In the 1980's, at age 37, Virginia Cover became pregnant with her second son. Amniocentesis revealed a diagnosis of Klinefelter syndrome, an extra X chromosome in a male. Cover and her husband had access to excellent genetic counseling, where they learned that Klinefelter syndrome is often associated with learning disabilities, communication and social skill deficits, and infertility. But there was little medical research available at that time, and no support resources for families. She made it her goal to develop a comprehensive guide to sex chromosome aneuploidy written in lay language. This book distills three decades of her experience as a parent and as a professional social worker into an authoritative guide for families and individuals affected by extra X and Y chromosome conditions. Often referred to as hidden disabilities, X and Y chromosome variations are the most common of the chromosome aneuploid conditions that may affect humans. They affect 1 in 500 persons. The result of the extra chromosome(s) is highly variable from one individual to another. Affected persons may be symptom-free, but more often will have symptoms including low muscle tone, speech delay, lowered fertility, learning disabilities, and sometimes autism spectrum disorders. Yet the public and many health and education professionals remain unfamiliar with the syndromes and their range of functioning, leading to missed diagnoses and lack of appropriate treatment. Mx. Cover provides a lifespan approach to the three trisomy conditions, Klinefelter syndrome, Trisomy X and 47, XYY (Jacobs syndrome), as well as their less common tetrasomy and pentasomy variations. The book provides clear explanations of the genetics involved, as well as diagnosis, disclosure, development from infancy through, potential health and fertility issues, and educational and psycho-social considerations.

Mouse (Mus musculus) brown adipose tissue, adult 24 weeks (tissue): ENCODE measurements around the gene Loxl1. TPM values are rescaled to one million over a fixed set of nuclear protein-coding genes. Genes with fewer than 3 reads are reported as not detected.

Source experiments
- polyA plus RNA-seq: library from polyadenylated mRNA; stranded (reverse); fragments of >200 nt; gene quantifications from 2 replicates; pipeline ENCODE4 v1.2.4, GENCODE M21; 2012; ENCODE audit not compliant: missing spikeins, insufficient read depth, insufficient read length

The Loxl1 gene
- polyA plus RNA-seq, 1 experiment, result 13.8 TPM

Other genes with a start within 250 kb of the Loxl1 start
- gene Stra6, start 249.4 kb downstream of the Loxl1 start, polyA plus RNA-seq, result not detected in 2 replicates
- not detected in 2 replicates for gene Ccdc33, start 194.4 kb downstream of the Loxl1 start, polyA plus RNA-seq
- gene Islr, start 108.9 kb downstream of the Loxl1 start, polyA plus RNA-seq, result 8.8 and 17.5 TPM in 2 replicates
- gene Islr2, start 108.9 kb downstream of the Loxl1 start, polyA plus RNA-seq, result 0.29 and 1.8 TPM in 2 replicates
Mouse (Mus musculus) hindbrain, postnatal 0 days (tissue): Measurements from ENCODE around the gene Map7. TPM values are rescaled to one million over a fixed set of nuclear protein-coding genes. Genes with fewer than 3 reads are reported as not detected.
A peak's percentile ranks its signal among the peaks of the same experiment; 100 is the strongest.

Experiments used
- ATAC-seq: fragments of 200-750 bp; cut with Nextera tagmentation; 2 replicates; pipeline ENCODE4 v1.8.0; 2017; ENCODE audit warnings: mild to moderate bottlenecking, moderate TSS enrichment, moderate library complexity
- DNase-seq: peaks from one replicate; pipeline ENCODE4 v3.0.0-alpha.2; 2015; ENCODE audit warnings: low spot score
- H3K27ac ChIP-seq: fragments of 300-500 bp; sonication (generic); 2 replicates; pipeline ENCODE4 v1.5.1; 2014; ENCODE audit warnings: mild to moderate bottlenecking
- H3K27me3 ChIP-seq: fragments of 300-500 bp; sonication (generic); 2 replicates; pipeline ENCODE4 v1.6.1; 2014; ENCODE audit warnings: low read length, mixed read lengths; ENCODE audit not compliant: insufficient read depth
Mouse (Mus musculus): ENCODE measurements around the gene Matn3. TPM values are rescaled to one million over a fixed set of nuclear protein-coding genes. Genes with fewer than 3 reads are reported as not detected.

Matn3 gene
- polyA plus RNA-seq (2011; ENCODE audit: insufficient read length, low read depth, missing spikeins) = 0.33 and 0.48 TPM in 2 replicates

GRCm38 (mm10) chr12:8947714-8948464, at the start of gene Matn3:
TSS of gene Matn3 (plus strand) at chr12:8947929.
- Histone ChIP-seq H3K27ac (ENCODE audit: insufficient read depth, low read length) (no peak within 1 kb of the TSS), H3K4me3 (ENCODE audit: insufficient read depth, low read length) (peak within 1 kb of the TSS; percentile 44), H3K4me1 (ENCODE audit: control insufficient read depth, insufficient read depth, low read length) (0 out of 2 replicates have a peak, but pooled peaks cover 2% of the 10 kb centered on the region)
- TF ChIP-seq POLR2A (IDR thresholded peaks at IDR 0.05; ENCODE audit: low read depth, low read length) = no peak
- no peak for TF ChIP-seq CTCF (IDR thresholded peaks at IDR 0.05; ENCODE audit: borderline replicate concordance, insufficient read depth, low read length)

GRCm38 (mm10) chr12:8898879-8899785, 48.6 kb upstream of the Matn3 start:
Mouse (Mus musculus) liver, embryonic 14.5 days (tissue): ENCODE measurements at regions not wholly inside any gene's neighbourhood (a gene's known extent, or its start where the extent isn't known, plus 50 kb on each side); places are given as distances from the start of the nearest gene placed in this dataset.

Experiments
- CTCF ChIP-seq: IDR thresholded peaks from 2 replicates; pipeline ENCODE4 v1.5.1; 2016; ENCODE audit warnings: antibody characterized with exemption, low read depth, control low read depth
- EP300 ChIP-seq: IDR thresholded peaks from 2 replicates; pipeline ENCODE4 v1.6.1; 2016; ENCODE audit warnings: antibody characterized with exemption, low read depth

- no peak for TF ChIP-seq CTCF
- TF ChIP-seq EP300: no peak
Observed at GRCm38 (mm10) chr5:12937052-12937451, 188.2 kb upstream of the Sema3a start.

About the Author
Virginia Cover holds graduate degrees in Social Work and Business Administration. She has worked with children and adults with developmental disabilities and chronic medical conditions throughout her career in non-profit health care agencies and universities. Now retired, Ms. Cover continues to maintain a private practice assisting young adults and their families in developing and managing self-determination supports to permit them to live and work in the community rather than in segregated settings. Ms. Cover is the parent of a young adult who has Klinefelter syndrome, and volunteers her time to provide education about sex chromosome variations to families and professionals. She serves as a Board Member for AXYS as well as a member of the AXYS Professional Advisory Board. Ms. Cover lives on Long Island with her husband.